but my family raised
my body,
stirred my voice
like a sentence until it was finished,
until it was the same sound
as those who came before me.


If you change one letter,
lonely becomes lovely.
When I say cast a spell,
I want you to misspell
the ugliest word
you have called yourself.
Misremember its parts,
take power by the syllable
Grab a letter by its throat.
Every word ever spoken
stays invisible unless written.
Name the shadows in the dark.
Pick your tongue up like an ax.
No, your tongue is an ax.
No, your tongue is a tongue.
Sling the word you have reshaped.
If you change one letter,
wanting becomes waiting.
If you add one letter,
heart becomes hearth.
If you add one letter,
star becomes start.

The beginning is always like this,
metamorphosis through addition,

Listen, each word nothing more
than invention, invocation, invitation.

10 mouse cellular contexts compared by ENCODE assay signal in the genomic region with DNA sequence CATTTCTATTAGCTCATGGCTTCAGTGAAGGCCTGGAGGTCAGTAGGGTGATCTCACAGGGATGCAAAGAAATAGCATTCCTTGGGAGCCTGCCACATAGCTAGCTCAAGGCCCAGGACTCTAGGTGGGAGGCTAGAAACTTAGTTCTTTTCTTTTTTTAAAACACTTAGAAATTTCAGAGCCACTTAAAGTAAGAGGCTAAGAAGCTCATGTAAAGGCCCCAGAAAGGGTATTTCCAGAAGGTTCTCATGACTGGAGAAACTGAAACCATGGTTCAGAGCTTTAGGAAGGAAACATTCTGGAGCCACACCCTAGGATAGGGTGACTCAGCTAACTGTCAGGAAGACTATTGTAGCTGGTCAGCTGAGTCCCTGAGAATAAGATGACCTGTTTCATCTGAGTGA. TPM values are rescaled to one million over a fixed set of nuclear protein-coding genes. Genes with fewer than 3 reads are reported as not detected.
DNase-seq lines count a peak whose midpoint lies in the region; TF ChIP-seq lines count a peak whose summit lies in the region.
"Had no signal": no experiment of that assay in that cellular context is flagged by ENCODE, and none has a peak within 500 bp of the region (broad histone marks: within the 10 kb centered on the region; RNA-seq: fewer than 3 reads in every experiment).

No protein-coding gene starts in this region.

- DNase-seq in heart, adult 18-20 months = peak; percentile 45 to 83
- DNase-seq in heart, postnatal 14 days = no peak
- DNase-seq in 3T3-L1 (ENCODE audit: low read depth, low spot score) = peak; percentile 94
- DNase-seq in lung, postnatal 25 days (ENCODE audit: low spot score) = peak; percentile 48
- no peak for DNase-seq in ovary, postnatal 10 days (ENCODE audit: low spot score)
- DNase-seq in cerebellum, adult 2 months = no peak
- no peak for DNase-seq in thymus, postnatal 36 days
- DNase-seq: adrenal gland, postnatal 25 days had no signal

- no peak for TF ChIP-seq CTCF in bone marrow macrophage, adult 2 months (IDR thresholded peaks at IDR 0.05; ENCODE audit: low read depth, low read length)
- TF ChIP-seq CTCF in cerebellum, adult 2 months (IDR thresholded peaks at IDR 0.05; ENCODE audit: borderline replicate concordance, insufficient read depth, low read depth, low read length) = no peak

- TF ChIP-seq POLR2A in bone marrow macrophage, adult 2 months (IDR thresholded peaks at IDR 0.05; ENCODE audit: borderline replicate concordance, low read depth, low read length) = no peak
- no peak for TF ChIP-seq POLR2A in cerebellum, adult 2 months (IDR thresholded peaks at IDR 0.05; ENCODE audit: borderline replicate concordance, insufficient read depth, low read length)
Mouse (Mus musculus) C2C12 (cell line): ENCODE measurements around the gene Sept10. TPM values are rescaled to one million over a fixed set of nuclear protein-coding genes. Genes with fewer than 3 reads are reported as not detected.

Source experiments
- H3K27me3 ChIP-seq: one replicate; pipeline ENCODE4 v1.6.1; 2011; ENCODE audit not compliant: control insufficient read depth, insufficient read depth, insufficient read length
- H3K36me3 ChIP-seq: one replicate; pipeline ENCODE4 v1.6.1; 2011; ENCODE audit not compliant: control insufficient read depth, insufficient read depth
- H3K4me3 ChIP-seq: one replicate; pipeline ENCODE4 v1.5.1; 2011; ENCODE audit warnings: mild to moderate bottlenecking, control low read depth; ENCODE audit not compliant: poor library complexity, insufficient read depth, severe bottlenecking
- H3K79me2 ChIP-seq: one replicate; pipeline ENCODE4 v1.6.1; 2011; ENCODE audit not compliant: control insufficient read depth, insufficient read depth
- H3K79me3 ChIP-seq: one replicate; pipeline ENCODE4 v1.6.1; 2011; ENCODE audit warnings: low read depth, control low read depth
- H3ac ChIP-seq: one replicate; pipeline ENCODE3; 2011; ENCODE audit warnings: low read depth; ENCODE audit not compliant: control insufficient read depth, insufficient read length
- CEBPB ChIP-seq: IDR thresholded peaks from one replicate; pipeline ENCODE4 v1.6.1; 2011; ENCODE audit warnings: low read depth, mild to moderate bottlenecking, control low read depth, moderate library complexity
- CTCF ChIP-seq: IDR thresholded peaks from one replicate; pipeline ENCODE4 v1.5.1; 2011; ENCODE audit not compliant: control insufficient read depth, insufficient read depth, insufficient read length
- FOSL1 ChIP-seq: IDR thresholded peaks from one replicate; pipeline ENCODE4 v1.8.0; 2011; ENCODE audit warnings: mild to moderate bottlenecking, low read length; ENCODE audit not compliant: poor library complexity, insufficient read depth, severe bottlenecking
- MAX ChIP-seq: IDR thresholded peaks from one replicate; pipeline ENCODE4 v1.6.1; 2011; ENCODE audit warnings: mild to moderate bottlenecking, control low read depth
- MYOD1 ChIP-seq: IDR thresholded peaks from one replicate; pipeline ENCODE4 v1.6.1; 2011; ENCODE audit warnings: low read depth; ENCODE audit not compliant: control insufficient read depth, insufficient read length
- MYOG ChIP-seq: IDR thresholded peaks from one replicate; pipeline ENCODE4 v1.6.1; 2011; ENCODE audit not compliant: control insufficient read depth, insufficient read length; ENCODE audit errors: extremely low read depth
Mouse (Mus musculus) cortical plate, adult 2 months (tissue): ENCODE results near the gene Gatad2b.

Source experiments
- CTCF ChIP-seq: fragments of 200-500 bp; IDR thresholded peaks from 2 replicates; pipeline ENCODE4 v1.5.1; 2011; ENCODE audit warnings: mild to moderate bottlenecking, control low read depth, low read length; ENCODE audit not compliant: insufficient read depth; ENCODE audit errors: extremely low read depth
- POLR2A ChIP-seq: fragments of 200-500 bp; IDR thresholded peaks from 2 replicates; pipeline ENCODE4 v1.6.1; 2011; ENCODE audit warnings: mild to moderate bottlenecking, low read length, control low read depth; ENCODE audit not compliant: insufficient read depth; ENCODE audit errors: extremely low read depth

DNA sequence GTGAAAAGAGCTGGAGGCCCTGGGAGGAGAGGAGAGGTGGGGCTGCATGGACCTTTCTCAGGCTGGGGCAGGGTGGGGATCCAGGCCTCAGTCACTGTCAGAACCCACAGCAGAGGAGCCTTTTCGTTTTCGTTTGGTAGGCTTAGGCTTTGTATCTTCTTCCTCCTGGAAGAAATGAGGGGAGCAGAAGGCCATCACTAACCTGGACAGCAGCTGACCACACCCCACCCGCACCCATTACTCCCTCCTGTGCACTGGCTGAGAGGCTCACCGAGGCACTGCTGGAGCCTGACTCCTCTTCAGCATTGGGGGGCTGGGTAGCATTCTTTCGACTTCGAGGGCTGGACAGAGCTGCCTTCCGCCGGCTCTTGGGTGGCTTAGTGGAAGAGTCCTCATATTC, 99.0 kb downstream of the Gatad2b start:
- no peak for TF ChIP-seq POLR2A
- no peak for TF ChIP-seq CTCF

Again, again, again, my tongue spins
a sentence, a spool of creation,

Silkworm imitation.

Yes, your tongue is silk with blood
Alive with the words you’ve drug
through the mud of love, erasure
is a patient process.

A word, like any earthly body,
must erode, if only to grow again,

Must end in flames, if only to begin.


Please tell me how to never fall apart.

I think the birds coo
in their bird language
along with me
in mine
to the post-storm sky
that grounded the
both of us for days.
Truthfully, I am alone
and the air is sweeter this way.
The best part of my day is
being unsurprised
at the number of new flowers
now belonging to me.
I tell myself,
don’t forget
is all
about remembering